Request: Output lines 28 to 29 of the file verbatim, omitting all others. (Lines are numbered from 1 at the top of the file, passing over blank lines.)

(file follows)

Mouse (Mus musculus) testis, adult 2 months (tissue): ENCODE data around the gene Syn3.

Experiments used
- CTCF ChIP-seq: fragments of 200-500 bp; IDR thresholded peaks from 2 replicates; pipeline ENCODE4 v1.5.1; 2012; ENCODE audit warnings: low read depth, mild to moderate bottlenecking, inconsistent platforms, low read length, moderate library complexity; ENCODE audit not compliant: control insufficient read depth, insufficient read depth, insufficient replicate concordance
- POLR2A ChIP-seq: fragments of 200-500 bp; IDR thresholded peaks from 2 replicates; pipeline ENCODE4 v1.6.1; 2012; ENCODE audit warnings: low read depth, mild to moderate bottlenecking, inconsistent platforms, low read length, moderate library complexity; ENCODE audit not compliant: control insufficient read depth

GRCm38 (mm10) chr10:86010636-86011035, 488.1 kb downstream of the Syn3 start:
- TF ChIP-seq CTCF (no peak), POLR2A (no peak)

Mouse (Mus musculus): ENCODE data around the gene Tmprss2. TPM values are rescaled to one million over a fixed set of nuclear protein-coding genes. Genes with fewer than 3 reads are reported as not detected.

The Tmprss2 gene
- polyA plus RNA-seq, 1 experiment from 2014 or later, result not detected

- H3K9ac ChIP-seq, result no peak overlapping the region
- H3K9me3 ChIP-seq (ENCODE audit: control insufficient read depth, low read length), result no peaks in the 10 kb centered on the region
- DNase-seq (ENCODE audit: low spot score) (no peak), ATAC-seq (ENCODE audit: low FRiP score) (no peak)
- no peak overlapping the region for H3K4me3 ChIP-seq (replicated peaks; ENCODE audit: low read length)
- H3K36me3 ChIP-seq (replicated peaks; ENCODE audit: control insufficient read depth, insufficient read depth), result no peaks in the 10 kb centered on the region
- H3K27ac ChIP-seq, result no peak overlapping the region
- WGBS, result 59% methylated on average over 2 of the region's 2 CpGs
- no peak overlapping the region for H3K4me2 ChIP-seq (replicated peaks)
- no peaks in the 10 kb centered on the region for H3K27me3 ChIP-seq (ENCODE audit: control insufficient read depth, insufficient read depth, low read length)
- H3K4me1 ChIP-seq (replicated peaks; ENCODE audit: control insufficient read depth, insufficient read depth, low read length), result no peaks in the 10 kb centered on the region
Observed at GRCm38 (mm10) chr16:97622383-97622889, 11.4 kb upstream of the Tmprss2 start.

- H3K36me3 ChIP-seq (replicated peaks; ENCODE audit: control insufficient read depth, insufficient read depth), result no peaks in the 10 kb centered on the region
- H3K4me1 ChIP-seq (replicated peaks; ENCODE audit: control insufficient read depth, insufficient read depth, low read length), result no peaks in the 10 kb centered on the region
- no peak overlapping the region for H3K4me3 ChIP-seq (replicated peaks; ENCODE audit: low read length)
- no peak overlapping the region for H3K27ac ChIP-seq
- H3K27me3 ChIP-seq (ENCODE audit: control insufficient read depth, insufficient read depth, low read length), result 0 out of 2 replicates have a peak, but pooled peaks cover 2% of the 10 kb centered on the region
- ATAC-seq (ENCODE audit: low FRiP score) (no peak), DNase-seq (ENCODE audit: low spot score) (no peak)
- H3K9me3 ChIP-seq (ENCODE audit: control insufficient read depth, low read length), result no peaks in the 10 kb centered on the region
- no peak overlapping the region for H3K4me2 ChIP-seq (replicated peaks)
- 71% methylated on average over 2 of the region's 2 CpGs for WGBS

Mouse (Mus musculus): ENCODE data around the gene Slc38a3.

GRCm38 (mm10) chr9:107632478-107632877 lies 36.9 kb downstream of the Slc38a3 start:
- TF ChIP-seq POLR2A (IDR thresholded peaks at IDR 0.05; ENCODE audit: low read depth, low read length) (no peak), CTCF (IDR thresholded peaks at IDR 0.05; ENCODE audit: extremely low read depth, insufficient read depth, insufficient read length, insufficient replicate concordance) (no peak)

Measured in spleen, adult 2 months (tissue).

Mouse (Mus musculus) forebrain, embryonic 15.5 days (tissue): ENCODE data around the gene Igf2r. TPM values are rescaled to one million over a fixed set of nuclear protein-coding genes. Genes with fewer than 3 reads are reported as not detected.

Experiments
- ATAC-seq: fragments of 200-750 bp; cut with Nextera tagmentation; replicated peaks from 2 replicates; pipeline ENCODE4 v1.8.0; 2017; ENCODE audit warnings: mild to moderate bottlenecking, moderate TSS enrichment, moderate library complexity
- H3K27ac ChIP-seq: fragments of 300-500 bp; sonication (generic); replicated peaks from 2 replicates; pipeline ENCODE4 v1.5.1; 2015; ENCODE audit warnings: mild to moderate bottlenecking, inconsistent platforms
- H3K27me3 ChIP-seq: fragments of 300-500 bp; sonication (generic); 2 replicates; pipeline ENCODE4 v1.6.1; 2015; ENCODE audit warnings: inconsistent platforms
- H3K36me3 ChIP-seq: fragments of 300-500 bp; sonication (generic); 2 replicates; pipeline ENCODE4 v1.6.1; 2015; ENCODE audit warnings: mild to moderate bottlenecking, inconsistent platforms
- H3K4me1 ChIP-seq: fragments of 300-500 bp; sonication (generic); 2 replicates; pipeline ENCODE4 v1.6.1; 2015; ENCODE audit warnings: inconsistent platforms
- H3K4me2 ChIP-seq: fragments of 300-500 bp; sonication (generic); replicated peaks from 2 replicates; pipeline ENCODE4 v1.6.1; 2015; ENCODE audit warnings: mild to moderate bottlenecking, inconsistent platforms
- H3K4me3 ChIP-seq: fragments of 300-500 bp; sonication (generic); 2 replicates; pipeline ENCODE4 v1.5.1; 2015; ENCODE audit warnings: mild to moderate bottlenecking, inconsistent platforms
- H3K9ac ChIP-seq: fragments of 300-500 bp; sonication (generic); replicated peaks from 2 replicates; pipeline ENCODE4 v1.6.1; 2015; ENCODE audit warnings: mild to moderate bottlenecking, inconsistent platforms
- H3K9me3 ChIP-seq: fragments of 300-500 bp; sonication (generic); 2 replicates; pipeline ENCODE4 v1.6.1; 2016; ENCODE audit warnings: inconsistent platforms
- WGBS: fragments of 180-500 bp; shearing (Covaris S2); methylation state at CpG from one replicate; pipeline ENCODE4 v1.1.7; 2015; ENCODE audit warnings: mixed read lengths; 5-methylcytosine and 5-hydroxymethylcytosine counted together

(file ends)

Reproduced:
- no peak overlapping the region for H3K4me2 ChIP-seq (replicated peaks)
- 71% methylated on average over 2 of the region's 2 CpGs for WGBS